This simple cleanse is designed to nourish the Wood element in Traditional Chinese Medicine, and is quite gentle for most. Springtime is an ideal time to do it.

In general:

Take three days to slow down and commit to clearing excesses from your life. Reduce the accumulated Kapha ("sluggishness") from the winter. Eat simply. Drink a lot of warm water throughout the day and/or CCF tea (see  below). Do your Dinacharya (daily routine, see below. It’s optional, but recommended!). Find ways to unplug from cell phones, media and outside stimulation. If possible, include a day of silence. Triphala (an herbal digestive aid which can be found in the health food store) can be taken in the evening with warm water. The cleanse stimulates your body to remove toxins, burn fat and purify the deep tissues. Refrain from consuming fat. Your diet should consist of steamed or cooked veggies, hot cereal, warmed fruit, rice and beans. Make sure the majority of your food is warm or hot, not cold. No snacking between meals.

On day 4 start back slowly into your regular diet, while keeping in mind a low-fat diet, which helps detox and support your liver. You can also support your liver by  adding 1 tsp ground milk thistle (capsules are OK) to morning smoothies or  added to your hot cereal. Benefits of the cleanse continue for many days after.

It isn’t uncommon to have feelings of frustration or anger occur, but remember  this is a process and our organs and tissues store a lot of our emotions. A  cleanse is removing these blockages. Be kind to yourself. Take it easy and honor  your body and mind during this time.

If you like how you feel, you can eat kitcheri once a week to support your organs/tissues. Kitcheri is a complete protein of rice and beans and is a short-chain polysaccharide that the body can break down easily. It’s great for building and nourishing during/after an illness, during pregnancy, while nursing, or any time you want to give your body a digestive break.

Example of your day (customize as necessary):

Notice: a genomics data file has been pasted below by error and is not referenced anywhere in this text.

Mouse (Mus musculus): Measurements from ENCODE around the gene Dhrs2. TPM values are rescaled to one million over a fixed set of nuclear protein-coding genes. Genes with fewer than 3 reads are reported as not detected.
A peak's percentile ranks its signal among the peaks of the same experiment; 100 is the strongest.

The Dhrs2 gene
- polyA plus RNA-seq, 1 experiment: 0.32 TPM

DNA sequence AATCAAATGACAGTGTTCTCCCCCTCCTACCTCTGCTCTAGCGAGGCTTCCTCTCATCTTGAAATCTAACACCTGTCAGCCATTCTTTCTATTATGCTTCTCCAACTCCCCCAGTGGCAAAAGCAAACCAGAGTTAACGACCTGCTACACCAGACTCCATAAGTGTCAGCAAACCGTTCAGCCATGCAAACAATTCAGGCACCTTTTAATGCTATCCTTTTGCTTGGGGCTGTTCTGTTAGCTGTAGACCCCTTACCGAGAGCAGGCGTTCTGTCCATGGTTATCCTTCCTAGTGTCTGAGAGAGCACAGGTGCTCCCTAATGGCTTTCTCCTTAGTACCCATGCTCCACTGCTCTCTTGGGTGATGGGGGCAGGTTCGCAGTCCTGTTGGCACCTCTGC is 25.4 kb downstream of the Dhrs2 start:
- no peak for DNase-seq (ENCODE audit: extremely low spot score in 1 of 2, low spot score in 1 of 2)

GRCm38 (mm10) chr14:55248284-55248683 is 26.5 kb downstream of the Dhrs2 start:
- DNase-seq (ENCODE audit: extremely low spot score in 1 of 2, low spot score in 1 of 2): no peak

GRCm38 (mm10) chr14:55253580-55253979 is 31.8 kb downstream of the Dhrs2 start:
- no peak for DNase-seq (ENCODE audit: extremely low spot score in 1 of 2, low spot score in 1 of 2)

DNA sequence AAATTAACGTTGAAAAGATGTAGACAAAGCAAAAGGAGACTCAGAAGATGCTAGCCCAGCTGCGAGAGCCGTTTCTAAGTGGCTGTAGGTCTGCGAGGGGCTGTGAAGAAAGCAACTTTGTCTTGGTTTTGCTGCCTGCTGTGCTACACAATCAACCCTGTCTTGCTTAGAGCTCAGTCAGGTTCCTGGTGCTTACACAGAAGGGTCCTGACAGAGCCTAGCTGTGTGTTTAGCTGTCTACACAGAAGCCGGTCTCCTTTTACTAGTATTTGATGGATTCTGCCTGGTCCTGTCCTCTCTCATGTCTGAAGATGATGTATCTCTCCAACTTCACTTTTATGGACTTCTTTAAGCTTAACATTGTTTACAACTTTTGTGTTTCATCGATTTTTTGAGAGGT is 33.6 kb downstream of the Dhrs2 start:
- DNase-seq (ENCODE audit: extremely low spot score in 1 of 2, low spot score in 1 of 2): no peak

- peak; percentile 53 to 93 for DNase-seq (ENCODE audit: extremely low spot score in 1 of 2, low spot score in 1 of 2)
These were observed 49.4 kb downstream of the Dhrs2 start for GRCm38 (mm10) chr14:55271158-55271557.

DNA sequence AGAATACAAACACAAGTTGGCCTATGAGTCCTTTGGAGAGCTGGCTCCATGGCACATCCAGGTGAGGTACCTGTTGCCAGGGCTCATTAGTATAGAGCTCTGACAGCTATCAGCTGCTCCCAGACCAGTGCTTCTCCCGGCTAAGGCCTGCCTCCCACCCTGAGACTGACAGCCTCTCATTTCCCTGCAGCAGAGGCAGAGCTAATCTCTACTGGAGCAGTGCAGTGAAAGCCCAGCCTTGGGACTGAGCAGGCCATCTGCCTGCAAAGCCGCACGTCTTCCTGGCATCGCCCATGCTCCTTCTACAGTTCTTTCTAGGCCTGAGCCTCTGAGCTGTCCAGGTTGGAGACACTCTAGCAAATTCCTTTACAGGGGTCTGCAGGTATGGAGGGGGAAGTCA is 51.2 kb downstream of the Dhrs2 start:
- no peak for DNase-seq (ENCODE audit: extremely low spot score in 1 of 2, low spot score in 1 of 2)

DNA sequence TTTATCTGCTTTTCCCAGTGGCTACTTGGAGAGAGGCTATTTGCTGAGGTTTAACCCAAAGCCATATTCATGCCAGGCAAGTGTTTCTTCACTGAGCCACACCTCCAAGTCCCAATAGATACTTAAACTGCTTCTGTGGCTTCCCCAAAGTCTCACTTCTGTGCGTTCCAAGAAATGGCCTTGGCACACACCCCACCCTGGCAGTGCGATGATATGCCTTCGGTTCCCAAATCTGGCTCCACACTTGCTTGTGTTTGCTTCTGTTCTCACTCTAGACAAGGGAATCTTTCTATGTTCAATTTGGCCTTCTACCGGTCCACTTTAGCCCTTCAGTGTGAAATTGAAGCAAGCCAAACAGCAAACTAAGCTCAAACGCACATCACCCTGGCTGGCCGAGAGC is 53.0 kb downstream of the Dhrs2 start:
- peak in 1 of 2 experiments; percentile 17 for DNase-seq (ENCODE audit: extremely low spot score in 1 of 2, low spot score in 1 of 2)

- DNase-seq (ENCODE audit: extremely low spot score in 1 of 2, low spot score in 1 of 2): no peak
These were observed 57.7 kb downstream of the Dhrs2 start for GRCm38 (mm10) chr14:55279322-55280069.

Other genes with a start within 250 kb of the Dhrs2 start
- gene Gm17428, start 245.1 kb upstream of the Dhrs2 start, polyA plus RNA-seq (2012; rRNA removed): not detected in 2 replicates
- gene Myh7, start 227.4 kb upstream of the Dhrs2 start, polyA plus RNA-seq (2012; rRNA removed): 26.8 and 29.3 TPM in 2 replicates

1) Wake before sunrise. Evacuate your bladder, drink a large glass of warm water, brush teeth and scrape tongue, use neti pot and follow with oiling your nasal  passages. Do some simple yoga stretches and pranayama for 30 minutes. Take  extra time to do a thorough abhyanga (self-oil massage), then follow this with a warm  shower. (This practice is called Dinacharya. If you have questions about that, let me know. You can choose to skip the neti pot and oiling of nose and body. I highly recommend using a tongue scraper to remove toxins that have been building overnight from the tongue.)

2) Make your Kitcheri for the day (see recipe below) or the night before.

3) Breakfast. Prepare your CCF tea for the day. You can eat the kitcheri, which is  recommended, or steel cut or oat groats. Make a hearty, warm cereal for  breakfast and top with raw sunflower & pumpkin seeds, dried apricots, raisins, dates, honey or maple syrup and cinnamon, cardamom and/or nutmeg and almond or soymilk. Eat a large bowl so you feel very satisfied, almost full.

4) Lunch. Eat a large bowl of kitcheri or soup, but remember no oils other than  the ghee that is used to make the kitcheri.

5) Dinner. Kitcheri with steamed veggies of your choice. Remember: eat lightly. Walk away from the table before you are super-full. Stay awake for the first little "burp;" this is the biological way to know when to stop.